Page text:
Making Your Stone Foundation Looking Good With Dallas Foundation Repair
Owning an important property with an old stone foundation can be an interesting experience. Those with a powerful will and a sound pocketbook can be true caretakers of a chunk of history. The basis of that history is the straightforward, bold and strong field stone foundation wall.
Older buildings with a stone foundation will probably have the first stone facing visible on the exterior and interior of the building. However it was common to apply a coating of plaster to the inside foundation wall in the basement area, as a strategy of waterproofing so the stone would possibly not be plain from inside of the building.
Most of the original plaster would have worn off by today but if you are fortunate, you may run across an old stone foundation still in spotless condition but this would be the exception.
Usually after 30 - 50 years the foundation would have shifted cause cracks to appear in the foundation wall and it wasn't unusual to use a second to the foundation with a masonry cement stucco. If the second layer is cement stucco than it might indicate the 2nd coating was applied after the early 1900's, when mass produced cement stucco became available.
Regardless if plaster or stucco was applied to the walls, they will look lumpy as the individual stones shapes will show underneath the plaster or stucco.
What to search for -A lot of these older stone foundations were never well cared for and can challenge a building owner with problems ranging from water leakage, mortar turning into sand, loose stones and prominent walls. Anything beyond these few upkeep issues might be considered 'in failure' and may need an engineer's inspection.
Stone foundation walls that leak - It wasn't uncommon for these old stone foundation walls to leak. When they were originally constructed a hole was simply dug to the dimensions of the building and a trench dug where the walls were to be placed. Enormous field stones would be placed in the trench and became the bed stones of the foundation wall.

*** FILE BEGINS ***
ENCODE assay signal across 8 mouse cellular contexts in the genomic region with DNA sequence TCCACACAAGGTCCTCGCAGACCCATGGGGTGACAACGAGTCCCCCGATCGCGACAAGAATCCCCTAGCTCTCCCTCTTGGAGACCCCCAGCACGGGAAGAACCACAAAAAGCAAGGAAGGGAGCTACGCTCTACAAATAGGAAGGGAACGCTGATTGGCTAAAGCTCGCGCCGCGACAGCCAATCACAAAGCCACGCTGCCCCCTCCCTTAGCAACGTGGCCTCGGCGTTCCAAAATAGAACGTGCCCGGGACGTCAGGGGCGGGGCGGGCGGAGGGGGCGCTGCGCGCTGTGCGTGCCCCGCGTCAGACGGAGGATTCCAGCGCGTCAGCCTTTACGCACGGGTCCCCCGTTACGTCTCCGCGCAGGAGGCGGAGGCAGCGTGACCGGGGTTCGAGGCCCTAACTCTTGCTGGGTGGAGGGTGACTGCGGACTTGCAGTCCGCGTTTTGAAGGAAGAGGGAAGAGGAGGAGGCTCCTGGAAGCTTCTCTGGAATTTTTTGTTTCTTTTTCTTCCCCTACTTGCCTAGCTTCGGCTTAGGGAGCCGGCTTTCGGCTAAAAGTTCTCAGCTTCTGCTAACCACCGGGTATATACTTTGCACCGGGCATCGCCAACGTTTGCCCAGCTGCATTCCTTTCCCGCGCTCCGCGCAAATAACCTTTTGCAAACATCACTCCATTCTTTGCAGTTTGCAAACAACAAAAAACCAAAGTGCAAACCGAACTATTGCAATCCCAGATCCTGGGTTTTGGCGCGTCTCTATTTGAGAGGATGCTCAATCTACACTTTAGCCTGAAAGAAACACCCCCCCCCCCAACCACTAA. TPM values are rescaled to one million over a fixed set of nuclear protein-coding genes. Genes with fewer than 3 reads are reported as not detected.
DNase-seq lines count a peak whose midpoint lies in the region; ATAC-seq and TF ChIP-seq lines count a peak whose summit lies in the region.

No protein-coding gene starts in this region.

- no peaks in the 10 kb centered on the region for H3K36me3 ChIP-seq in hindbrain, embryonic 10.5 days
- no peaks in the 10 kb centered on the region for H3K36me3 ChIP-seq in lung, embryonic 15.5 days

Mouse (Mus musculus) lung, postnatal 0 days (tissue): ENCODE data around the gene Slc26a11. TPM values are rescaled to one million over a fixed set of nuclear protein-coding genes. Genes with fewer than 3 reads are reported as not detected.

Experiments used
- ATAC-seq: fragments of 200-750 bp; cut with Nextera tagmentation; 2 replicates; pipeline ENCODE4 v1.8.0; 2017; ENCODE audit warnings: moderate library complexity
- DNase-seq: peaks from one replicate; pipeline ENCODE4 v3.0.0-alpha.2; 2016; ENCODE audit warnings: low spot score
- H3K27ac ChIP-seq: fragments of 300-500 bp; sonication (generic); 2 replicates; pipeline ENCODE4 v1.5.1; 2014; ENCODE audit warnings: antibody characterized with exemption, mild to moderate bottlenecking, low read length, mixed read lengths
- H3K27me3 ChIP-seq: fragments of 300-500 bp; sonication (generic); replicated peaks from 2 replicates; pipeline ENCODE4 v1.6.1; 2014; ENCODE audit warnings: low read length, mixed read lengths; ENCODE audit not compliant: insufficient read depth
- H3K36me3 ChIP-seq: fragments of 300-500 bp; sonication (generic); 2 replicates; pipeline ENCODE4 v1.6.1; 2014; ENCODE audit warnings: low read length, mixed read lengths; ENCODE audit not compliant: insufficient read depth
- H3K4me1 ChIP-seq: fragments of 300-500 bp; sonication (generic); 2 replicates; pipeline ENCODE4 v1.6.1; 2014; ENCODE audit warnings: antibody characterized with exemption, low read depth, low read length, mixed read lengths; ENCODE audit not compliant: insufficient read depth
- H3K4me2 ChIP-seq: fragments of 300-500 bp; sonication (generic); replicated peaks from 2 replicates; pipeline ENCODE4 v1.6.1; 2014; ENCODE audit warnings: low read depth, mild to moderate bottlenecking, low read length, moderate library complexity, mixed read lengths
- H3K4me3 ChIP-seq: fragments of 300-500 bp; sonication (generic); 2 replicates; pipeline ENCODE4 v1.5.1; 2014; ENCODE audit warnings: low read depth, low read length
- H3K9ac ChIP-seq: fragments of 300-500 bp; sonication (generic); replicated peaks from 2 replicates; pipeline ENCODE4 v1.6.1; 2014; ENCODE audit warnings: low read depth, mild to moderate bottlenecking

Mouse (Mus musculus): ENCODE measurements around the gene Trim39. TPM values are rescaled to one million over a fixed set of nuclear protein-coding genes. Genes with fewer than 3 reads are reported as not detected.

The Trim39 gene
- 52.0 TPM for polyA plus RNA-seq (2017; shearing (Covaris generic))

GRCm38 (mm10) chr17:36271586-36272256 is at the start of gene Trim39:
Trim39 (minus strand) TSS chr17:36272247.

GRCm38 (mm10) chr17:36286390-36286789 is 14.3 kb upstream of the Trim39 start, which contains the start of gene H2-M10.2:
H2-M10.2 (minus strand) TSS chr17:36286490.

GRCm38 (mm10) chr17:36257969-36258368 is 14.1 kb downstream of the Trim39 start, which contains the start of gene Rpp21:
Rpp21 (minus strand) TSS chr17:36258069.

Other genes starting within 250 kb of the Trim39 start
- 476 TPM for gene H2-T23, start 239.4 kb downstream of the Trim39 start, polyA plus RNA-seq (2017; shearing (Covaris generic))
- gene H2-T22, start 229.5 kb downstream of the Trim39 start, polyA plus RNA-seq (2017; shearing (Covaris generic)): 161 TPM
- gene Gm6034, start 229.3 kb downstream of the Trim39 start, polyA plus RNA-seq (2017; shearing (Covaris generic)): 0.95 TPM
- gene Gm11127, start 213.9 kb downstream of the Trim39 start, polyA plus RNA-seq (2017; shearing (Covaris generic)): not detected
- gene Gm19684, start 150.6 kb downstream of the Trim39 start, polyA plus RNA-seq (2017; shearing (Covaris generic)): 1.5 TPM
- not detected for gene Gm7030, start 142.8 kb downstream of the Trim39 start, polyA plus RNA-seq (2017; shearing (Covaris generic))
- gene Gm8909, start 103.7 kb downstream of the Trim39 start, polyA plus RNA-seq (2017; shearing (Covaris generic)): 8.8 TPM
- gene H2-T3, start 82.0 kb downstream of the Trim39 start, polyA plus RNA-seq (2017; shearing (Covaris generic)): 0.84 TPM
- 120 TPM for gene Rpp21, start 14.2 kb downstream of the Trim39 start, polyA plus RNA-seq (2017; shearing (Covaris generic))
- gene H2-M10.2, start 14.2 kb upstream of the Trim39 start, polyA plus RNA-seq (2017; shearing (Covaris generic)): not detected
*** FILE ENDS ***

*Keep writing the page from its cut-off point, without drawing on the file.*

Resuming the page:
Drain tile were not in use around the foundations of older building so static pressure would've been a difficulty from the start relying or the soil type and topography. A quality builder would have trenched to sunlight from the low corner of the building site to take water away from the foundation, if the site authorized. The trench would be partly filled with rubble stones before covering but this simply drainage methodology would be an exception and not the rule.
Most of the older houses were constructed high off the ground to keep moisture small. The basement area for these homes where never intended to be used as living space so a little moisture would be been common and of no concern.
Stone foundation wall issues - Decades of water infiltration will cause degradation to the stone foundation walls. The result can be bulged walls from unnecessary static pressure or settlement of the foundation, deteriorated mortar joints from unnecessary moister or loose stones and missing mortar joints from easy aging and movement.
Bulged walls - This problem presents the most important hurdle for a building owner depending on the degree and seriousness of the prominent problem and the location within the foundation wall. Generally though, a little of the foundation wall can be removed and reconstructed but correct shoring must be in place to support the building load before you proceed. This should not be out of the range of a professional mason contractor and you need to seek their advice.
Loose stones and missing mortar - these things are easy to remedy. Loose stones should be taken out and re-set with fresh mortar. Care should be taken not to undermine any critical support areas inside the foundation. If you suspect an area of loose stone is carrying a beam load or other loads then consult Dallas Foundation Repair Professional for advice.
Holes and missing joints can be crammed with mortar or tuck-pointed to help tighten the foundation walls. Any brand of masons mix available at the local box store should be adequate.
After you have finished the repairs mentioned above you may wish to apply another layer of cement stucco. This will help to smooth out imperfections, close tiny holes, 'stiffen' the walls surface and hopefully provide some protection against water leaks.
Check yearly and make any obligatory foundation repairs instantly. By taking immediate action and implementing the repairs endorsed above you will be one step closer to keeping that old, stone foundation in shape.
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